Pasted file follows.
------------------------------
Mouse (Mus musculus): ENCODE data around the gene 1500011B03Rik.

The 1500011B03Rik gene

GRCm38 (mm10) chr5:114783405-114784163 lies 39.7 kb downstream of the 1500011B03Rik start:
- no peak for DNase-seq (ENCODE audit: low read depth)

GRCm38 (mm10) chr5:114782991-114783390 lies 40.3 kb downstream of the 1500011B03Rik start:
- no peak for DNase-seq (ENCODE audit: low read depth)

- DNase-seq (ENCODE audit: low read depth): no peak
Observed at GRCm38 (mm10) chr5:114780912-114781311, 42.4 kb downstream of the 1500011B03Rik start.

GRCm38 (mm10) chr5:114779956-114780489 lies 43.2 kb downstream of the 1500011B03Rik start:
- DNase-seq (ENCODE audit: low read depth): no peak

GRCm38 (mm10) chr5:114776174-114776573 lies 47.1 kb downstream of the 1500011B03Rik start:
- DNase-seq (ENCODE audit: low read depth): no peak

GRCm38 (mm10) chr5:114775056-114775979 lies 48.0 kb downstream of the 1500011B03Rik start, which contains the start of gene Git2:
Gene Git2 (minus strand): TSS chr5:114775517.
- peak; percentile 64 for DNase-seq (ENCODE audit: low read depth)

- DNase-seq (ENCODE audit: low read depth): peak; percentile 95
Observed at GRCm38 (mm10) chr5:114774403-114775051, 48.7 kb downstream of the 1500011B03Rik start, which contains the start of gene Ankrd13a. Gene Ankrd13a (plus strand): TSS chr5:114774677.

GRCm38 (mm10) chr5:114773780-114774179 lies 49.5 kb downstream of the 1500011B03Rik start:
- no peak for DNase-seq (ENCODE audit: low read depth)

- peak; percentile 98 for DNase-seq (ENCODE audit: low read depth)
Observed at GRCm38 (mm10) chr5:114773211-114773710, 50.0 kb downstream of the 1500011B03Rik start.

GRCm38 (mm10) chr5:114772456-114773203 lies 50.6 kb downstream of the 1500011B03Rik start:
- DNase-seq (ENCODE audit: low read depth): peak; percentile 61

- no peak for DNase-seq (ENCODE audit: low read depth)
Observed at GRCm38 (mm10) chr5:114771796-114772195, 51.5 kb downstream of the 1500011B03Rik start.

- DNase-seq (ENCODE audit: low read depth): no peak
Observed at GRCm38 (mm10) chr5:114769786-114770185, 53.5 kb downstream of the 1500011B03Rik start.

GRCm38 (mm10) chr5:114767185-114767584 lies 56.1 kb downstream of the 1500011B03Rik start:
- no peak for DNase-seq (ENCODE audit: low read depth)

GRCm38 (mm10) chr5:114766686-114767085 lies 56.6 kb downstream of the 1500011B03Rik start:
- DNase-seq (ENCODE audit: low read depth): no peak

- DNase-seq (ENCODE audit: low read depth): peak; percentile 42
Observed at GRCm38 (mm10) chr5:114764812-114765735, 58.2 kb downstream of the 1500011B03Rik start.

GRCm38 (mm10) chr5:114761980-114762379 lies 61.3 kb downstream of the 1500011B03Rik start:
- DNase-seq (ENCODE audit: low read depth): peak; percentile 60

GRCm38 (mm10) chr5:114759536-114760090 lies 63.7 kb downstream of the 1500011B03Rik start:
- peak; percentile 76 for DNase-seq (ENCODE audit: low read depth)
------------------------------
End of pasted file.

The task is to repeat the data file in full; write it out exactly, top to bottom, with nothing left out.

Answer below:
Mouse (Mus musculus): ENCODE data around the gene 1500011B03Rik.

The 1500011B03Rik gene

GRCm38 (mm10) chr5:114783405-114784163 lies 39.7 kb downstream of the 1500011B03Rik start:
- no peak for DNase-seq (ENCODE audit: low read depth)

GRCm38 (mm10) chr5:114782991-114783390 lies 40.3 kb downstream of the 1500011B03Rik start:
- no peak for DNase-seq (ENCODE audit: low read depth)

- DNase-seq (ENCODE audit: low read depth): no peak
Observed at GRCm38 (mm10) chr5:114780912-114781311, 42.4 kb downstream of the 1500011B03Rik start.

GRCm38 (mm10) chr5:114779956-114780489 lies 43.2 kb downstream of the 1500011B03Rik start:
- DNase-seq (ENCODE audit: low read depth): no peak

GRCm38 (mm10) chr5:114776174-114776573 lies 47.1 kb downstream of the 1500011B03Rik start:
- DNase-seq (ENCODE audit: low read depth): no peak

GRCm38 (mm10) chr5:114775056-114775979 lies 48.0 kb downstream of the 1500011B03Rik start, which contains the start of gene Git2:
Gene Git2 (minus strand): TSS chr5:114775517.
- peak; percentile 64 for DNase-seq (ENCODE audit: low read depth)

- DNase-seq (ENCODE audit: low read depth): peak; percentile 95
Observed at GRCm38 (mm10) chr5:114774403-114775051, 48.7 kb downstream of the 1500011B03Rik start, which contains the start of gene Ankrd13a. Gene Ankrd13a (plus strand): TSS chr5:114774677.

GRCm38 (mm10) chr5:114773780-114774179 lies 49.5 kb downstream of the 1500011B03Rik start:
- no peak for DNase-seq (ENCODE audit: low read depth)

- peak; percentile 98 for DNase-seq (ENCODE audit: low read depth)
Observed at GRCm38 (mm10) chr5:114773211-114773710, 50.0 kb downstream of the 1500011B03Rik start.

GRCm38 (mm10) chr5:114772456-114773203 lies 50.6 kb downstream of the 1500011B03Rik start:
- DNase-seq (ENCODE audit: low read depth): peak; percentile 61

- no peak for DNase-seq (ENCODE audit: low read depth)
Observed at GRCm38 (mm10) chr5:114771796-114772195, 51.5 kb downstream of the 1500011B03Rik start.

- DNase-seq (ENCODE audit: low read depth): no peak
Observed at GRCm38 (mm10) chr5:114769786-114770185, 53.5 kb downstream of the 1500011B03Rik start.

GRCm38 (mm10) chr5:114767185-114767584 lies 56.1 kb downstream of the 1500011B03Rik start:
- no peak for DNase-seq (ENCODE audit: low read depth)

GRCm38 (mm10) chr5:114766686-114767085 lies 56.6 kb downstream of the 1500011B03Rik start:
- DNase-seq (ENCODE audit: low read depth): no peak

- DNase-seq (ENCODE audit: low read depth): peak; percentile 42
Observed at GRCm38 (mm10) chr5:114764812-114765735, 58.2 kb downstream of the 1500011B03Rik start.

GRCm38 (mm10) chr5:114761980-114762379 lies 61.3 kb downstream of the 1500011B03Rik start:
- DNase-seq (ENCODE audit: low read depth): peak; percentile 60

GRCm38 (mm10) chr5:114759536-114760090 lies 63.7 kb downstream of the 1500011B03Rik start:
- peak; percentile 76 for DNase-seq (ENCODE audit: low read depth)